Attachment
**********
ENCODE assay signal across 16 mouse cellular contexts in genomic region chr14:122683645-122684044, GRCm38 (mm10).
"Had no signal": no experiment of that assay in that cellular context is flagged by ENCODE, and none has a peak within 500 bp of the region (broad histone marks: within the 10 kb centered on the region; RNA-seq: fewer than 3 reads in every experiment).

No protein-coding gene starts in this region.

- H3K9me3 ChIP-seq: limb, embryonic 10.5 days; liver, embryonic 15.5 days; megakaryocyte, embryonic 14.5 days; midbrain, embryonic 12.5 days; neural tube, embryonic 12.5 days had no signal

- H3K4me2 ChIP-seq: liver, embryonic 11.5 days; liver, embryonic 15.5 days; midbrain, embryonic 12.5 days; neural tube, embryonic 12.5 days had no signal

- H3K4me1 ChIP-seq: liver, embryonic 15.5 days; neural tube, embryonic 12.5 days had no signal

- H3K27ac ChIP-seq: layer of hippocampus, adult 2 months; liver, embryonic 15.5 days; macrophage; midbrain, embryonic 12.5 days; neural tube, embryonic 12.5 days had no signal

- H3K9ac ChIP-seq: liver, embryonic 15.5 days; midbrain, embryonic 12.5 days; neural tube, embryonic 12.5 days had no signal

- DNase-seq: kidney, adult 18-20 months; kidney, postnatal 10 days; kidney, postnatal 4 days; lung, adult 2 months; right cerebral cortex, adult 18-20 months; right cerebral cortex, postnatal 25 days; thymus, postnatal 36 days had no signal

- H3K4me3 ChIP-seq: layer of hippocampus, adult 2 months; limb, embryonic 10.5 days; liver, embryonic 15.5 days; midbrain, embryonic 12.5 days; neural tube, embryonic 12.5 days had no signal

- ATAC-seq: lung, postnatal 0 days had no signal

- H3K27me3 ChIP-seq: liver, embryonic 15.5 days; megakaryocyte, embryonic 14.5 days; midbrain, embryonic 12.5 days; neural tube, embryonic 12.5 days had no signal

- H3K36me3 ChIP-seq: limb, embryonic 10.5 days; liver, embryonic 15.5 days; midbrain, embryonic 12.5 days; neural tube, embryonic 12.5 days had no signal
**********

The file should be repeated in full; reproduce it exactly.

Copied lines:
ENCODE assay signal across 16 mouse cellular contexts in genomic region chr14:122683645-122684044, GRCm38 (mm10).
"Had no signal": no experiment of that assay in that cellular context is flagged by ENCODE, and none has a peak within 500 bp of the region (broad histone marks: within the 10 kb centered on the region; RNA-seq: fewer than 3 reads in every experiment).

No protein-coding gene starts in this region.

- H3K9me3 ChIP-seq: limb, embryonic 10.5 days; liver, embryonic 15.5 days; megakaryocyte, embryonic 14.5 days; midbrain, embryonic 12.5 days; neural tube, embryonic 12.5 days had no signal

- H3K4me2 ChIP-seq: liver, embryonic 11.5 days; liver, embryonic 15.5 days; midbrain, embryonic 12.5 days; neural tube, embryonic 12.5 days had no signal

- H3K4me1 ChIP-seq: liver, embryonic 15.5 days; neural tube, embryonic 12.5 days had no signal

- H3K27ac ChIP-seq: layer of hippocampus, adult 2 months; liver, embryonic 15.5 days; macrophage; midbrain, embryonic 12.5 days; neural tube, embryonic 12.5 days had no signal

- H3K9ac ChIP-seq: liver, embryonic 15.5 days; midbrain, embryonic 12.5 days; neural tube, embryonic 12.5 days had no signal

- DNase-seq: kidney, adult 18-20 months; kidney, postnatal 10 days; kidney, postnatal 4 days; lung, adult 2 months; right cerebral cortex, adult 18-20 months; right cerebral cortex, postnatal 25 days; thymus, postnatal 36 days had no signal

- H3K4me3 ChIP-seq: layer of hippocampus, adult 2 months; limb, embryonic 10.5 days; liver, embryonic 15.5 days; midbrain, embryonic 12.5 days; neural tube, embryonic 12.5 days had no signal

- ATAC-seq: lung, postnatal 0 days had no signal

- H3K27me3 ChIP-seq: liver, embryonic 15.5 days; megakaryocyte, embryonic 14.5 days; midbrain, embryonic 12.5 days; neural tube, embryonic 12.5 days had no signal

- H3K36me3 ChIP-seq: limb, embryonic 10.5 days; liver, embryonic 15.5 days; midbrain, embryonic 12.5 days; neural tube, embryonic 12.5 days had no signal